Documenting the collaboration between world renowned chef Yotam Ottolenghi (Jerusalem, Plenty) and the Metropolitan Museum of Art in New York, this feature film follows five visionary pastry makers as they endeavor to construct an extravagant food gala based on the art exhibit “Visitors to Versailles.”
First, our movie kicks off with the foundation of the story and who the five pastry makers are. It was insightful to figure out who each of them is, what they do, and what it is like to be involved with such a huge project.
One thing you learn early, each of them has their preference of how they want their kitchen and what the little things that affect what they are trying to accomplished. One of the issues you hear about is the quality of the smell of the kitchen, which for someone like me who has no sense of smell, my mind was blown.
Here we begin to see them put the pieces together, but as they are telling the back story of Versailles and how the food, as delicious as it, maybe was more of a prop than anything. They would have this display of beautiful and artistic pastries and mostly would go uneaten.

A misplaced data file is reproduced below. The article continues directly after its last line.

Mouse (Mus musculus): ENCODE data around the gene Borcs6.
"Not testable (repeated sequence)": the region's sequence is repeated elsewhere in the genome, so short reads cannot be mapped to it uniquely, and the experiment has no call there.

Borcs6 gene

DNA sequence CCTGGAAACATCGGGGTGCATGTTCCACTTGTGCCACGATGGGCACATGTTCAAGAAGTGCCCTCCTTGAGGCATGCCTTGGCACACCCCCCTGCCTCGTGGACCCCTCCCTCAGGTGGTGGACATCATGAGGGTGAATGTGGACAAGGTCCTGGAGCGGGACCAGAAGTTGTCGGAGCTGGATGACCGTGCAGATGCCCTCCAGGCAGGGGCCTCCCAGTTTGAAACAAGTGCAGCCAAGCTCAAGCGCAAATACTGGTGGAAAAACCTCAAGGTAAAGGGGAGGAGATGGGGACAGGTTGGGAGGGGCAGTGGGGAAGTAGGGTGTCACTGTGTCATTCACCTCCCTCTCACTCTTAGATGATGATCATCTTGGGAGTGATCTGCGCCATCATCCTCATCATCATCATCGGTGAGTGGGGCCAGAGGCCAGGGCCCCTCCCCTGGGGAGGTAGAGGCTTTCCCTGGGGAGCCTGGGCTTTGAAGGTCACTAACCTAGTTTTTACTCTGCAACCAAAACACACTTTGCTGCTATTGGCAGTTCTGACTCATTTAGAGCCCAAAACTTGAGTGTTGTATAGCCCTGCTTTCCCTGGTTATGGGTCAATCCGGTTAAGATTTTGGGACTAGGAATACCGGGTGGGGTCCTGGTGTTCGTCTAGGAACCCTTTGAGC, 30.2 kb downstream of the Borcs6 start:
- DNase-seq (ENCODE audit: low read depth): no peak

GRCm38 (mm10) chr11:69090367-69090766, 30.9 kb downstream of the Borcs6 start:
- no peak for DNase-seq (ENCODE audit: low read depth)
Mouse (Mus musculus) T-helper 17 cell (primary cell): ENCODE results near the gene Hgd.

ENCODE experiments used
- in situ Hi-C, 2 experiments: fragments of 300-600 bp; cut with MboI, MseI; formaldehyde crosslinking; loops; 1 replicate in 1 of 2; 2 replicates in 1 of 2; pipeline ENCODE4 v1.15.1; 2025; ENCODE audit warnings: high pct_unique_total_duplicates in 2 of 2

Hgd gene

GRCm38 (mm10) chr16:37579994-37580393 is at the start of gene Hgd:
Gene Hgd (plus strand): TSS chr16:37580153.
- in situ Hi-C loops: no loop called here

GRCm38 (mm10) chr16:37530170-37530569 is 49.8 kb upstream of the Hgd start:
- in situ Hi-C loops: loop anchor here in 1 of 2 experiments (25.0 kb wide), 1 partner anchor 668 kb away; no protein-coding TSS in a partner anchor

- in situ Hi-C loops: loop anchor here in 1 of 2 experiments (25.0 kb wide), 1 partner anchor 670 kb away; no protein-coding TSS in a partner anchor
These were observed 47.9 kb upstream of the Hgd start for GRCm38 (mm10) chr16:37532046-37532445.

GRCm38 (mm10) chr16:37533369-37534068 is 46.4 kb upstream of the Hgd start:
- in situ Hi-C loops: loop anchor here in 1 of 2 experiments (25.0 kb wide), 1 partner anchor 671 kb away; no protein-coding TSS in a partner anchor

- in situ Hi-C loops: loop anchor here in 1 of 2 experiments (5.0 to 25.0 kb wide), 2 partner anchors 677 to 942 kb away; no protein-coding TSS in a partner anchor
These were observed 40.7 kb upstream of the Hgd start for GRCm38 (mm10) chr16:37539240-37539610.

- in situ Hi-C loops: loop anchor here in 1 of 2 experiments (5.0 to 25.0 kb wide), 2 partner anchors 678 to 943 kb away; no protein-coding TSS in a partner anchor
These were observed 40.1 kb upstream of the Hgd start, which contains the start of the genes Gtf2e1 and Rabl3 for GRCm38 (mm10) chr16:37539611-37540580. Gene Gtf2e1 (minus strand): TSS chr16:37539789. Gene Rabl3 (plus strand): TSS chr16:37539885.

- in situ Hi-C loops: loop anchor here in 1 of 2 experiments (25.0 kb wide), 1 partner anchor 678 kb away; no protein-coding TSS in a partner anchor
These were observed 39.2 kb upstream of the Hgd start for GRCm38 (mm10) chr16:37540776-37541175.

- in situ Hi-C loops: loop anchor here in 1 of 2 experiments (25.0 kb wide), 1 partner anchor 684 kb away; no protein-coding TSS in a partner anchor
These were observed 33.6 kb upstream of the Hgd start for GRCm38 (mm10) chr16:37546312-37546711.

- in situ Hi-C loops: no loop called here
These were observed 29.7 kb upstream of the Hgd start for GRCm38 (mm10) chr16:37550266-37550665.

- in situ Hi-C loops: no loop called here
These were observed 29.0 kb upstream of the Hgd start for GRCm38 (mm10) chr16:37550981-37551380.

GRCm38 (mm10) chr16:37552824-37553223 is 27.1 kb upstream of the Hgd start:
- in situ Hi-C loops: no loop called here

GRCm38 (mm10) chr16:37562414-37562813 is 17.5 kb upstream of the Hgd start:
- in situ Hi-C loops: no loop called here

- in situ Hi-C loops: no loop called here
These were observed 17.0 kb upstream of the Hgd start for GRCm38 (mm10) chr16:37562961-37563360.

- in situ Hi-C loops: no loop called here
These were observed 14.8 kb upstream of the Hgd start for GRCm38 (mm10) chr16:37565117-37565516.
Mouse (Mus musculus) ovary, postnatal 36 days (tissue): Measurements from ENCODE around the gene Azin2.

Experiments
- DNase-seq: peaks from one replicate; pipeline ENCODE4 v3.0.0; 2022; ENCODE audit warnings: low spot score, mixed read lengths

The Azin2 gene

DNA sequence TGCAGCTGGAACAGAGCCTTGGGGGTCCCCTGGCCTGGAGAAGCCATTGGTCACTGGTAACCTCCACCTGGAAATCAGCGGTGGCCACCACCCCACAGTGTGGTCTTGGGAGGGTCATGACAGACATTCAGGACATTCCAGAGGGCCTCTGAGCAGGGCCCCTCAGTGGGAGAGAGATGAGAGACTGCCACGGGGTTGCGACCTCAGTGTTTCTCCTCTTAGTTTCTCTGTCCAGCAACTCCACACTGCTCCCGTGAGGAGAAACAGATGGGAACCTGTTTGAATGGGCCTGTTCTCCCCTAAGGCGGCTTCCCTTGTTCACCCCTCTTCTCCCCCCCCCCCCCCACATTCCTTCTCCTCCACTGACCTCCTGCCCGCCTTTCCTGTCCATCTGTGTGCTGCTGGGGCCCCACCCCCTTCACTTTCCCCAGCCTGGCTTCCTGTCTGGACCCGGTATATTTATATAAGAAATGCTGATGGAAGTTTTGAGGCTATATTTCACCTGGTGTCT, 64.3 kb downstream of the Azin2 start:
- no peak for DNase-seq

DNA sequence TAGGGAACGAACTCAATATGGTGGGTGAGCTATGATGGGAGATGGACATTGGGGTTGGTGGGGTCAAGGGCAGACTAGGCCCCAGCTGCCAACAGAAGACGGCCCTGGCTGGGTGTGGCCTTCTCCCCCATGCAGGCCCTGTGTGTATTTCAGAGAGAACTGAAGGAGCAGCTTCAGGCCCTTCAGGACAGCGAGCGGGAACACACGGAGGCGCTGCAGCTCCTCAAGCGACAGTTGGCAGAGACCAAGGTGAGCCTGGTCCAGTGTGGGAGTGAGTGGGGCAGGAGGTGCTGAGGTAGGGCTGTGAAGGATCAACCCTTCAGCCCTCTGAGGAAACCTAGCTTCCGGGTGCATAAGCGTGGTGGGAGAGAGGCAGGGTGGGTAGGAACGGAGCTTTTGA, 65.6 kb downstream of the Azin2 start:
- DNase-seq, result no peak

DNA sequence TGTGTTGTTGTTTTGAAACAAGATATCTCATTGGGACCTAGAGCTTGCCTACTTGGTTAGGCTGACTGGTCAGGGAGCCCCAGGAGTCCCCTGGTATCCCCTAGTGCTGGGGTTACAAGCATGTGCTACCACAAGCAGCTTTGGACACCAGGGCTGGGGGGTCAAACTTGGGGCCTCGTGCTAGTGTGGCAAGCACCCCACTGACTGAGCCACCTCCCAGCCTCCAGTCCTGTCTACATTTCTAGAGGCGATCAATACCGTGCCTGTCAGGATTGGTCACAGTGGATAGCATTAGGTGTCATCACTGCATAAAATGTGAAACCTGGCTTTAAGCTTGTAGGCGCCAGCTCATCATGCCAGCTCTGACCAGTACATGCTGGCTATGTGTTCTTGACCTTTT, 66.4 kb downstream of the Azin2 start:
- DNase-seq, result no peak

‘If you take a chicken and put it in the over, you get a chicken.’
In this case, I was thrown off by this comment because it was so factual at this moment and understanding the difference in cooking and the art itself. The massive amounts of ingredients that go into making the cake, and after that, the prepping and putting it together are mind-blowing to watch and understand.
Later we see the cakes on display, and they were absolutely breathtaking. The public display of their art and how the beautiful stories unfolded, it was just mesmerizing to see this wonderful conclusion.
Ottolenghi and the Cakes of Versailles is a subtle but yet powerful look at how food, culture, and history can come together.
Jacob is a film critic and co-founder of the Music City Drive-In. He is a member of the Music City Film Critics’ Association and specializes in the awards season. You can find him on Twitter @Tberry57.